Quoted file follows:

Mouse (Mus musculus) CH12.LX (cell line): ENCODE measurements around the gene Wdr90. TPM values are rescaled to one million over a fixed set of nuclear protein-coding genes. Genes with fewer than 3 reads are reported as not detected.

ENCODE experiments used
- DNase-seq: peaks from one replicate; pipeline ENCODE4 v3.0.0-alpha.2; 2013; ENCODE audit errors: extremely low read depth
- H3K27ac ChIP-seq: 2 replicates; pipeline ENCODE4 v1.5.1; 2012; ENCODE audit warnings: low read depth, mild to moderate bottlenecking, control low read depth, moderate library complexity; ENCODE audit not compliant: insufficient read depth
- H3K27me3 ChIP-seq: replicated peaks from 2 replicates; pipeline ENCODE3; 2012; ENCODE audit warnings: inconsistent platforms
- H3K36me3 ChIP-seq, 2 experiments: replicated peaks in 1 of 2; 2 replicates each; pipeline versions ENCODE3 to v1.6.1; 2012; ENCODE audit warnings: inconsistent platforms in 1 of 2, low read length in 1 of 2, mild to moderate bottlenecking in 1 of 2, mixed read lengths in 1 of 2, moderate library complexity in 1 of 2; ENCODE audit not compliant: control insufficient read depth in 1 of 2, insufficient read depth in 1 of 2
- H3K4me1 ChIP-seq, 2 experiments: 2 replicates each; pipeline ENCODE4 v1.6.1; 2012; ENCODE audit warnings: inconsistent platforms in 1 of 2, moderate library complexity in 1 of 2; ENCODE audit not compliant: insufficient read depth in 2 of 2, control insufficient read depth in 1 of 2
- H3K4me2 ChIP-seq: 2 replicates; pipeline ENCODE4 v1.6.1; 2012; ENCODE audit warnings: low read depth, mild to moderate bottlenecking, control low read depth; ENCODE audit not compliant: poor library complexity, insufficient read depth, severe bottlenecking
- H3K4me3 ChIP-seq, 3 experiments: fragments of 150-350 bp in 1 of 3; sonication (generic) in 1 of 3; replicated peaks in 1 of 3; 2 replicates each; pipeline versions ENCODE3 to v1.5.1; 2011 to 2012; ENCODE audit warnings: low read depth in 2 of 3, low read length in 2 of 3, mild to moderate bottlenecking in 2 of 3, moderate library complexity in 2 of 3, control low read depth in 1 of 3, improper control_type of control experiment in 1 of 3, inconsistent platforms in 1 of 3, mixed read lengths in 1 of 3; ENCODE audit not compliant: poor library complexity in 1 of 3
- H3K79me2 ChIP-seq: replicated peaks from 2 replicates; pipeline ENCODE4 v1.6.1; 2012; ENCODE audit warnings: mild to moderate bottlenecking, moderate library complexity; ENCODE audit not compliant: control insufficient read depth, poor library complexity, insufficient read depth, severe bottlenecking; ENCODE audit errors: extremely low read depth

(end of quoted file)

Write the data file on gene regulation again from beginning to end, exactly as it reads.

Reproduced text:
Mouse (Mus musculus) CH12.LX (cell line): ENCODE measurements around the gene Wdr90. TPM values are rescaled to one million over a fixed set of nuclear protein-coding genes. Genes with fewer than 3 reads are reported as not detected.

ENCODE experiments used
- DNase-seq: peaks from one replicate; pipeline ENCODE4 v3.0.0-alpha.2; 2013; ENCODE audit errors: extremely low read depth
- H3K27ac ChIP-seq: 2 replicates; pipeline ENCODE4 v1.5.1; 2012; ENCODE audit warnings: low read depth, mild to moderate bottlenecking, control low read depth, moderate library complexity; ENCODE audit not compliant: insufficient read depth
- H3K27me3 ChIP-seq: replicated peaks from 2 replicates; pipeline ENCODE3; 2012; ENCODE audit warnings: inconsistent platforms
- H3K36me3 ChIP-seq, 2 experiments: replicated peaks in 1 of 2; 2 replicates each; pipeline versions ENCODE3 to v1.6.1; 2012; ENCODE audit warnings: inconsistent platforms in 1 of 2, low read length in 1 of 2, mild to moderate bottlenecking in 1 of 2, mixed read lengths in 1 of 2, moderate library complexity in 1 of 2; ENCODE audit not compliant: control insufficient read depth in 1 of 2, insufficient read depth in 1 of 2
- H3K4me1 ChIP-seq, 2 experiments: 2 replicates each; pipeline ENCODE4 v1.6.1; 2012; ENCODE audit warnings: inconsistent platforms in 1 of 2, moderate library complexity in 1 of 2; ENCODE audit not compliant: insufficient read depth in 2 of 2, control insufficient read depth in 1 of 2
- H3K4me2 ChIP-seq: 2 replicates; pipeline ENCODE4 v1.6.1; 2012; ENCODE audit warnings: low read depth, mild to moderate bottlenecking, control low read depth; ENCODE audit not compliant: poor library complexity, insufficient read depth, severe bottlenecking
- H3K4me3 ChIP-seq, 3 experiments: fragments of 150-350 bp in 1 of 3; sonication (generic) in 1 of 3; replicated peaks in 1 of 3; 2 replicates each; pipeline versions ENCODE3 to v1.5.1; 2011 to 2012; ENCODE audit warnings: low read depth in 2 of 3, low read length in 2 of 3, mild to moderate bottlenecking in 2 of 3, moderate library complexity in 2 of 3, control low read depth in 1 of 3, improper control_type of control experiment in 1 of 3, inconsistent platforms in 1 of 3, mixed read lengths in 1 of 3; ENCODE audit not compliant: poor library complexity in 1 of 3
- H3K79me2 ChIP-seq: replicated peaks from 2 replicates; pipeline ENCODE4 v1.6.1; 2012; ENCODE audit warnings: mild to moderate bottlenecking, moderate library complexity; ENCODE audit not compliant: control insufficient read depth, poor library complexity, insufficient read depth, severe bottlenecking; ENCODE audit errors: extremely low read depth